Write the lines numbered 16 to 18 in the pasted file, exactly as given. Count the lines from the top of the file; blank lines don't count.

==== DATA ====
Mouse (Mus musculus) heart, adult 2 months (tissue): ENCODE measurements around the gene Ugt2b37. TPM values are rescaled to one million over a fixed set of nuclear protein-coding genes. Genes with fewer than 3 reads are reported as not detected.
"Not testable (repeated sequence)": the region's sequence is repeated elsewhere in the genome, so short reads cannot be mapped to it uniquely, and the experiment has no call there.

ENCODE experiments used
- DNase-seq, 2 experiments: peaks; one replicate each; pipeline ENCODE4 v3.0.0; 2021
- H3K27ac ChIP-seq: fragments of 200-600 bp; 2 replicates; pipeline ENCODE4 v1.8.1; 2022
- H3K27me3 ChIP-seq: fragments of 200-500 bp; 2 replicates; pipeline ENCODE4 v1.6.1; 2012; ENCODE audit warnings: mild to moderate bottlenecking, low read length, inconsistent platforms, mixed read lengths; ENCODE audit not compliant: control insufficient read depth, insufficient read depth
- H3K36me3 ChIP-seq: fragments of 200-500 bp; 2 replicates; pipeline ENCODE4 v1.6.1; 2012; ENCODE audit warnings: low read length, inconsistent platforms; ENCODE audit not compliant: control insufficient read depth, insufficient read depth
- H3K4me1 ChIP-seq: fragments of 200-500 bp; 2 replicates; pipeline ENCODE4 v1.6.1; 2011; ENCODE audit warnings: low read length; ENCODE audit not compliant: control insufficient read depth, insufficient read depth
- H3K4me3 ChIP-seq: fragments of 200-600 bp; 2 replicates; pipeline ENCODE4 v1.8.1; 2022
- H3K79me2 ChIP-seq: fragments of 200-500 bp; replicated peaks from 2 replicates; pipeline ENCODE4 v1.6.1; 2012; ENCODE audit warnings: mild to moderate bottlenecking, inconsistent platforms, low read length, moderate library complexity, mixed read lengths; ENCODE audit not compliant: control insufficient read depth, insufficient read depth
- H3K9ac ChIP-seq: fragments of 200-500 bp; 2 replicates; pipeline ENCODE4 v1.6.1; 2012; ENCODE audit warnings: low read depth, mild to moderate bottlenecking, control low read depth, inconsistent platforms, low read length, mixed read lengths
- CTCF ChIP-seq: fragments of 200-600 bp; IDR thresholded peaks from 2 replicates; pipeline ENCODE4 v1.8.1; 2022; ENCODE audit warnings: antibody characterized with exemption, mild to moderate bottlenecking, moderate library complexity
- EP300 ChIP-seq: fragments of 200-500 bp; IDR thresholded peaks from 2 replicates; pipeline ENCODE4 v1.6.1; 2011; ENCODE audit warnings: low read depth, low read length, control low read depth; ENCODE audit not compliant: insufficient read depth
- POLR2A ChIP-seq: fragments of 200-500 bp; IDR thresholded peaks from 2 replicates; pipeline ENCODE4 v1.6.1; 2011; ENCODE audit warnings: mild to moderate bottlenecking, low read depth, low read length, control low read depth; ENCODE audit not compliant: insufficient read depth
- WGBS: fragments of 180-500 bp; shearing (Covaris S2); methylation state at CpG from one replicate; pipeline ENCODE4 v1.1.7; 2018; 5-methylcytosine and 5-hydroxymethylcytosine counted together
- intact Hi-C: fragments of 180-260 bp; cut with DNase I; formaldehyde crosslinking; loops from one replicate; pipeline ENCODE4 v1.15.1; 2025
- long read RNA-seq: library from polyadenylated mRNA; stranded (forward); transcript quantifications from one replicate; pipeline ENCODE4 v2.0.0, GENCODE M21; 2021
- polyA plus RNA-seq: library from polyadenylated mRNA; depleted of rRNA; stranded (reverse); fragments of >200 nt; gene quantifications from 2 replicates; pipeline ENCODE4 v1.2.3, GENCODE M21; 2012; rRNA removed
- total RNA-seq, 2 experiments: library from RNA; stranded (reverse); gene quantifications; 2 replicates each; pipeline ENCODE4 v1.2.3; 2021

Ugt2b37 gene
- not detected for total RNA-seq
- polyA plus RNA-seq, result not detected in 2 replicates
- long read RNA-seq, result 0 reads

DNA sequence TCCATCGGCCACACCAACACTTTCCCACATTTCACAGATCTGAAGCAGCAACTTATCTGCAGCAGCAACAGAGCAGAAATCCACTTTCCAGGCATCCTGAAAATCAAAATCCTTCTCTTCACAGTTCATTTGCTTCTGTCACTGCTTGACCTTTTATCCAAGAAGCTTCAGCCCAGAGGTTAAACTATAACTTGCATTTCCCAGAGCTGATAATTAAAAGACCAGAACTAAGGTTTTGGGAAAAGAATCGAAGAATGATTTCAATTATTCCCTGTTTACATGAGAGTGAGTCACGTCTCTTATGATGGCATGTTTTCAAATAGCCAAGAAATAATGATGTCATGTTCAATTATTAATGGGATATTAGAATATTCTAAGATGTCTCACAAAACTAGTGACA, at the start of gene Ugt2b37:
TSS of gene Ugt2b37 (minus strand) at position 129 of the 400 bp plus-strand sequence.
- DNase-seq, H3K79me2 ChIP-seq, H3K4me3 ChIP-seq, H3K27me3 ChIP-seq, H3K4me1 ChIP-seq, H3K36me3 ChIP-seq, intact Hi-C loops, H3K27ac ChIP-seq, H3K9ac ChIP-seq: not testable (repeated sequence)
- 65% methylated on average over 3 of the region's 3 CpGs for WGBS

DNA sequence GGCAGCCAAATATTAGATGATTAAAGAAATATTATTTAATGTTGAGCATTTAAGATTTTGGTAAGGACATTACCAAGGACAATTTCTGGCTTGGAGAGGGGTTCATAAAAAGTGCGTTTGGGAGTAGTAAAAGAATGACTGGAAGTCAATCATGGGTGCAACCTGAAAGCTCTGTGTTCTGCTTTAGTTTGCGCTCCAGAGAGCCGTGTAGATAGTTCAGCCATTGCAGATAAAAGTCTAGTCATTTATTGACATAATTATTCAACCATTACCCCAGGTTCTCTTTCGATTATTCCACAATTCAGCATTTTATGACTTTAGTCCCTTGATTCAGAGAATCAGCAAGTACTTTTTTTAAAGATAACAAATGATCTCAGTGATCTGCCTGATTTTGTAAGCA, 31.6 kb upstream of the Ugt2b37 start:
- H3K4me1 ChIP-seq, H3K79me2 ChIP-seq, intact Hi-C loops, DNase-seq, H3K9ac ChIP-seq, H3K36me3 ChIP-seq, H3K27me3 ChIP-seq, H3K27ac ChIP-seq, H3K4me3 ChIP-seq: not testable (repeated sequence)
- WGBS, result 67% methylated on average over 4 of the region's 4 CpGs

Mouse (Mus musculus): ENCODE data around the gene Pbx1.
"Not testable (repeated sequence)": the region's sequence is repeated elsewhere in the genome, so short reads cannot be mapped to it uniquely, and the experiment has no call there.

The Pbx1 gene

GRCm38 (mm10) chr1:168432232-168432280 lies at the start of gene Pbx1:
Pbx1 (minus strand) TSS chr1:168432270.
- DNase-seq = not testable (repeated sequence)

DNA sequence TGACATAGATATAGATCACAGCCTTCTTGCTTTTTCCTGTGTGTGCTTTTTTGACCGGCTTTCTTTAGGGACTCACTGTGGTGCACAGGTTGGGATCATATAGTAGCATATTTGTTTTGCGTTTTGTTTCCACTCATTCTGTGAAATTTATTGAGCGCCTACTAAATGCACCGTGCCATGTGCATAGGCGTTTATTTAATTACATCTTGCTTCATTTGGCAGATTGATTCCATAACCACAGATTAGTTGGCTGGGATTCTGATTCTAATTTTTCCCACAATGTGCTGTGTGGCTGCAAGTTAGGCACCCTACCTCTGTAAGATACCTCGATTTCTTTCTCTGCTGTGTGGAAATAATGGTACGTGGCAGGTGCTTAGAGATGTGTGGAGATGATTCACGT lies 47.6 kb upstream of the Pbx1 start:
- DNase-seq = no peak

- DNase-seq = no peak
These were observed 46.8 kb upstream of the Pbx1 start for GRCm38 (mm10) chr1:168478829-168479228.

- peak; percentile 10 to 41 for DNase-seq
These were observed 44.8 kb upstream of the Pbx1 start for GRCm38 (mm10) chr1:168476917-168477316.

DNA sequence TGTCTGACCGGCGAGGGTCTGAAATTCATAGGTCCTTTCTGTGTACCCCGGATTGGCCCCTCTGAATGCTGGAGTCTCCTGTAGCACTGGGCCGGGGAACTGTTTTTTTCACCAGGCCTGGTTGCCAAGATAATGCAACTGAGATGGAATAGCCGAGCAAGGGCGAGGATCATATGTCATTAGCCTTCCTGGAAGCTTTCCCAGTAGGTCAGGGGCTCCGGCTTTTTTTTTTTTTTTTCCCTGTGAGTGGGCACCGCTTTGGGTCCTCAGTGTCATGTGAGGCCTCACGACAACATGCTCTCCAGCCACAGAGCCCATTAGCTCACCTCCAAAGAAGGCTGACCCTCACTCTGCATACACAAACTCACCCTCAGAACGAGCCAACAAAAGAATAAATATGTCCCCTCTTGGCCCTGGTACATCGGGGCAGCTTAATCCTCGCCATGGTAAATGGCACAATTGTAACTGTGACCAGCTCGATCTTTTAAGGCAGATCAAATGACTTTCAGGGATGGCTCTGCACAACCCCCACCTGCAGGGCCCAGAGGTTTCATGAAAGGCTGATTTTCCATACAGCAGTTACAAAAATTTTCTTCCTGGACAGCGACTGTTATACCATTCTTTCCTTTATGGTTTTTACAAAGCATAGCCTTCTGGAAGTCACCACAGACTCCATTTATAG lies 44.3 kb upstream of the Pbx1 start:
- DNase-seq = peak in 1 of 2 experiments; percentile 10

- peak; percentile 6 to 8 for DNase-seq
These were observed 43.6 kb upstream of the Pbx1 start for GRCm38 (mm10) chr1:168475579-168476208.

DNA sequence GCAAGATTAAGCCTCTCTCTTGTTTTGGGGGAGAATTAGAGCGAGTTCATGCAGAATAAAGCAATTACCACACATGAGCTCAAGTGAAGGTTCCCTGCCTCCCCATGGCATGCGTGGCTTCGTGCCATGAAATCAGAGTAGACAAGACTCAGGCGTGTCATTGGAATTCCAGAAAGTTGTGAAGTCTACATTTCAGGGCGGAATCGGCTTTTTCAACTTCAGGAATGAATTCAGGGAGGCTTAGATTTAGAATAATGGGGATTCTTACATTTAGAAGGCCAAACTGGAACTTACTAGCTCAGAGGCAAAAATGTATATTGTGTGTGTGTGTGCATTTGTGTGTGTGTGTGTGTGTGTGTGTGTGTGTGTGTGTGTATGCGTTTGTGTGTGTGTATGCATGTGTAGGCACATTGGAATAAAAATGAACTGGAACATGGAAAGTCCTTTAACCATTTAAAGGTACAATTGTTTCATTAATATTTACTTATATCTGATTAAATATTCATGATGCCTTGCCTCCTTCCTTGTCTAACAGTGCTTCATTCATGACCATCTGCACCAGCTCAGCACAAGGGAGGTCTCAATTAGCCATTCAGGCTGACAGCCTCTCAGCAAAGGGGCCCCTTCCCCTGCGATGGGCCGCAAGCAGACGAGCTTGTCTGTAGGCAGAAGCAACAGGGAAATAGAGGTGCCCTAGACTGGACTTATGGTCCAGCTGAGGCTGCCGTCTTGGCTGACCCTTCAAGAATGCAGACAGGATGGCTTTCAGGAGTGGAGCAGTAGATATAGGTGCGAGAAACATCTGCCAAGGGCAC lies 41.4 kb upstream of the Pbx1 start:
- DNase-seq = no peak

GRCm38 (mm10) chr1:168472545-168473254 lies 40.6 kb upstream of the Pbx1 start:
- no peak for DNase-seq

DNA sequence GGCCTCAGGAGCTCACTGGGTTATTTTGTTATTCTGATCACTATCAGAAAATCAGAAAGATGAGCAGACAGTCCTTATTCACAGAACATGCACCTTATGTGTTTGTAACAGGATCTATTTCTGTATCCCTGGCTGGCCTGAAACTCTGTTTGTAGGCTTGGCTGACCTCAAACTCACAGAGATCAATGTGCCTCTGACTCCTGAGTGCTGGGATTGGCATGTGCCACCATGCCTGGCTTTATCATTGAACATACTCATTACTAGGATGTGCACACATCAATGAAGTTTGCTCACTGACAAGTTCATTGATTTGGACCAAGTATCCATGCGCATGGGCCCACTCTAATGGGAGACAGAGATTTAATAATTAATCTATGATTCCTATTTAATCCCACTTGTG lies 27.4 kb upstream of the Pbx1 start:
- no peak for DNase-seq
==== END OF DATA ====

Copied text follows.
- intact Hi-C: fragments of 180-260 bp; cut with DNase I; formaldehyde crosslinking; loops from one replicate; pipeline ENCODE4 v1.15.1; 2025
- long read RNA-seq: library from polyadenylated mRNA; stranded (forward); transcript quantifications from one replicate; pipeline ENCODE4 v2.0.0, GENCODE M21; 2021
- polyA plus RNA-seq: library from polyadenylated mRNA; depleted of rRNA; stranded (reverse); fragments of >200 nt; gene quantifications from 2 replicates; pipeline ENCODE4 v1.2.3, GENCODE M21; 2012; rRNA removed